[show abstract][hide abstract] ABSTRACT: The zeolitic waste material studied (fluidized bed cracking catalyst, FBCC) is characterised by a content of more than 90 wt.% of SiO2 and Al2O3, a mean grain size within 20–80 μm, and a specific surface above 100 m2/g. Its chemical composition makes it similar to some fly ashes and metakaolin. The present work was devoted to the study of the mechanism of interaction of FBCC with Portland cement and of the pozzolanic activity. Concretes were made with FBCC additions of 10% and 20% (relative to the mass of cement) used as a substitute for the sand aggregate fraction, and the following properties of the concretes were determined under nonaggressive conditions: compressive strength, porosity, water absorption, frost resistance, and steel passivation ability. It has been found that FBCC has pozzolanic properties, and its pozzolanic activity depends on its grain size. FBCC favourably modifies the porous structure of the concretes, increases their compressive strength, density, and frost resistance, and reduces water absorption. The effectiveness of FBCC increases under conditions of strong dispersion. FBCC does not deteriorate the steel passivation ability of concrete when used as a 10% additive, but at a content of 20 wt.%, it can make difficult the formation of a passive layer that conforms to the Polish standards.
[show abstract][hide abstract] ABSTRACT: The present work is an attempt to use the waste water stream, containing considerable amounts of aluminium chloride, for the
manufacture of mineral–carbon sorbents. The use of the wastewater has given a possibility of obtaining a suitable mineral
matrix of aluminium hydroxide for the sorbents. Atactic poly(propylene) (APP) have been used as the necessary carbon raw material.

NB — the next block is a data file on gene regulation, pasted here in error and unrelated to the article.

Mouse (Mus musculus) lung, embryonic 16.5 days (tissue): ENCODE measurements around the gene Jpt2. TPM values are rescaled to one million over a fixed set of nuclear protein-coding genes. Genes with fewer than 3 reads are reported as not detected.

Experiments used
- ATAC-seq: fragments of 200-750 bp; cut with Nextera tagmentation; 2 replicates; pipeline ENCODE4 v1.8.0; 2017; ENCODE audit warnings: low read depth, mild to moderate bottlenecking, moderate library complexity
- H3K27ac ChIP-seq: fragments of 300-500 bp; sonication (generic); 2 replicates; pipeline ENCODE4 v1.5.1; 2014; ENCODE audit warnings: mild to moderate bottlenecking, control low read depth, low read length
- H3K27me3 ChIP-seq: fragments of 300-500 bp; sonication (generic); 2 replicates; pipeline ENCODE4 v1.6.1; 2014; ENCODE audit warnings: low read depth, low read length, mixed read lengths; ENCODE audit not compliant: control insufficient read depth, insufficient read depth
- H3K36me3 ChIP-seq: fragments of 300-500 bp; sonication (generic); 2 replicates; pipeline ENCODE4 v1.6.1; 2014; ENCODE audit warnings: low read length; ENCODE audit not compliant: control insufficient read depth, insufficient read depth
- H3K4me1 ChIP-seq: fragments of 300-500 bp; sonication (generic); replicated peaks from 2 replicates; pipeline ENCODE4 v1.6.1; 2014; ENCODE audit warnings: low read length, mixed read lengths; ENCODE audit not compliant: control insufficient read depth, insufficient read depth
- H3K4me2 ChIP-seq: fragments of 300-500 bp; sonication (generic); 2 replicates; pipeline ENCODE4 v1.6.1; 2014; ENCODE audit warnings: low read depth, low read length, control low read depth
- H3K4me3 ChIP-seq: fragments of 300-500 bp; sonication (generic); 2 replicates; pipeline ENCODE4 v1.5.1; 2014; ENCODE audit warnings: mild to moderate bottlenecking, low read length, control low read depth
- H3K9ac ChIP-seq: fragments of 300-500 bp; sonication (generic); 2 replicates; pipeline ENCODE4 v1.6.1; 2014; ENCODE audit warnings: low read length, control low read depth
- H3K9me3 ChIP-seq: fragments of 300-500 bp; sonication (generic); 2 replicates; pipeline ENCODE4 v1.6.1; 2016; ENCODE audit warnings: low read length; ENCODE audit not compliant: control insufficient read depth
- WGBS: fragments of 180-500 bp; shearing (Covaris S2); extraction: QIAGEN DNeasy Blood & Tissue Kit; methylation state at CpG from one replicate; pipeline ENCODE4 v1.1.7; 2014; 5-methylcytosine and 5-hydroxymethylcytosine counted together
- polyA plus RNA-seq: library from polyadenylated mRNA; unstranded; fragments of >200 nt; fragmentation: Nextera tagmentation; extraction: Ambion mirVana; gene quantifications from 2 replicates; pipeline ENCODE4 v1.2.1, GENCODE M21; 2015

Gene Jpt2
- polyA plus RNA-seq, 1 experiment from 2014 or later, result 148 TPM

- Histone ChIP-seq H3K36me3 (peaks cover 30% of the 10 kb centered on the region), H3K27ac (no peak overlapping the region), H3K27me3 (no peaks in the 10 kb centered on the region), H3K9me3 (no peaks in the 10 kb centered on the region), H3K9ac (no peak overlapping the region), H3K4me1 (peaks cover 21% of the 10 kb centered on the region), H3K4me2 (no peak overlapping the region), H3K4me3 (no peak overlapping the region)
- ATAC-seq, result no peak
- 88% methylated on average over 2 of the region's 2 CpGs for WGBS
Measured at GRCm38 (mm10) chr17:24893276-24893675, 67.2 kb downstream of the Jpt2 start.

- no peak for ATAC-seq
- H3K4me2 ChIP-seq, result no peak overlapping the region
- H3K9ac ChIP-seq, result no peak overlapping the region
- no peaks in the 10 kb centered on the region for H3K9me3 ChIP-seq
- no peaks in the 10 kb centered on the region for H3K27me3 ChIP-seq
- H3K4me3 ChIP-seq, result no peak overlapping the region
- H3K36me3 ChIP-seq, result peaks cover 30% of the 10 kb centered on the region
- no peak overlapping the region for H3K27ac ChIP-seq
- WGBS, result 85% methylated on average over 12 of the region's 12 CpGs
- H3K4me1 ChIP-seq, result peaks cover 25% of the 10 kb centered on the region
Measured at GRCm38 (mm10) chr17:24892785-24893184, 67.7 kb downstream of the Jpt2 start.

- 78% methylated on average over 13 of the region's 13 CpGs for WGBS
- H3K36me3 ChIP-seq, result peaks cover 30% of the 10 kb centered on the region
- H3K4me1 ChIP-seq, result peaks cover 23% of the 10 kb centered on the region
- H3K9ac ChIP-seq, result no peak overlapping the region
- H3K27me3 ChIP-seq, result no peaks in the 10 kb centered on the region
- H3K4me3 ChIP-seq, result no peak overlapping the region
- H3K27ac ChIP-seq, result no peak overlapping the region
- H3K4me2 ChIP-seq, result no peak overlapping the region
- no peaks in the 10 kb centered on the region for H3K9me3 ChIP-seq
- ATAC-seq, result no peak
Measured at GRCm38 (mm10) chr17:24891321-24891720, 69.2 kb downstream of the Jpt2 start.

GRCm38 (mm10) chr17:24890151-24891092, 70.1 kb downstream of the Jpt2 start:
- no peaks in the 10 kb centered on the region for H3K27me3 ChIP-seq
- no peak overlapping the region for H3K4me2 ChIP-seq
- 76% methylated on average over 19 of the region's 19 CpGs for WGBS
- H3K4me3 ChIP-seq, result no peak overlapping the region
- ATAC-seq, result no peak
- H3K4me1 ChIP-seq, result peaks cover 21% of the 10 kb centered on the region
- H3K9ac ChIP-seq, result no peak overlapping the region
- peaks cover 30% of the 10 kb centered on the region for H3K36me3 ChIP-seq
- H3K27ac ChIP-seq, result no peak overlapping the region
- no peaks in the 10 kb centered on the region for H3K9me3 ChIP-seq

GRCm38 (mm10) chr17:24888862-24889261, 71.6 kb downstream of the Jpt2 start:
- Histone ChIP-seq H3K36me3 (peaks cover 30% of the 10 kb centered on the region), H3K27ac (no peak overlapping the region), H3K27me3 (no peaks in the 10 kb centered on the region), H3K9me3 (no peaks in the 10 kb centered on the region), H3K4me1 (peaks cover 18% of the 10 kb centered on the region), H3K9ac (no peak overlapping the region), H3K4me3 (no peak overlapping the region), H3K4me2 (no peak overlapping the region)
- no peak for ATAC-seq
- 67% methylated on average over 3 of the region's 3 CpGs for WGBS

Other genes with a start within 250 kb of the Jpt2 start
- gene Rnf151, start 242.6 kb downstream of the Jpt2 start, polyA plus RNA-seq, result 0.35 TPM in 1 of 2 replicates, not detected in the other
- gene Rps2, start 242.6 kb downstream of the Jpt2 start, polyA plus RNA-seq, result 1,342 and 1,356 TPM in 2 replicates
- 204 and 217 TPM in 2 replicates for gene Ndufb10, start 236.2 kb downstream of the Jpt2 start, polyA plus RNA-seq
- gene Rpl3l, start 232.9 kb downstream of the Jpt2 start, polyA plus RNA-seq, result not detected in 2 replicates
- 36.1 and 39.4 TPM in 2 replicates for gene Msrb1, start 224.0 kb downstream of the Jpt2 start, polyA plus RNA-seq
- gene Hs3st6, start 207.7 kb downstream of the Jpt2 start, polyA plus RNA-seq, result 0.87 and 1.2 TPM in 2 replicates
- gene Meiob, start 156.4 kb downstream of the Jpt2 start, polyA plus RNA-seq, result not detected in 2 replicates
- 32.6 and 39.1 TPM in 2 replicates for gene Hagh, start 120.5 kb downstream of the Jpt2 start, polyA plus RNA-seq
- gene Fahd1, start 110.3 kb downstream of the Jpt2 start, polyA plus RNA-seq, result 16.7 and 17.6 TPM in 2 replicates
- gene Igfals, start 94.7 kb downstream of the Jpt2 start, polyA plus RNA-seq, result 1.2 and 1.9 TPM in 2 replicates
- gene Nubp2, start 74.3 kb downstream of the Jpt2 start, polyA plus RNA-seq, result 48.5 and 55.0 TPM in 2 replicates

The modification of aluminium hydroxide was attained by preliminary mixing with the organic component, followed by carbonisation.
Optimum conditions for obtaining Al(OH)3 have been determined and the effect of the amount of carbon matter on the properties of the materials obtained has been evaluated.
The studies have enabled to trace the changes in the structure and properties of the sorbents obtained.
Journal of Thermal Analysis and Calorimetry 01/2001; 65(2):481-489. · 1.98 Impact Factor
[show abstract][hide abstract] ABSTRACT: The physicochemical properties of spent fluidized bed cracking catalyst and its influence on hydration process of cement slurry
were studied. The samples were cement slurries prepared with water/solid=0.5 and additions of used catalyst amounted to 0,
5, 10, 15, 20 and 25%with resp. to the solid. After definite time they were subjected to thermogravimetric analysis (TG, DTG,
DTA) and, in order to determine the progress of reaction with water, the heat of hydration was measured by means of isotherm
calorimetry. The studies disclosed that the spent cracking catalyst is not merely an inactive filler in cement slurries, but
it modifies the course of the hydration process. The spent catalyst is a pozzolana additive and its presence leads to a decrease
of calcium hydroxide contents in the system. The spent catalyst affect on the heat of cement hydration. Small amounts additive
accelerate the process of binding.
Journal of Thermal Analysis and Calorimetry 03/2000; 60(1):71-78. · 1.98 Impact Factor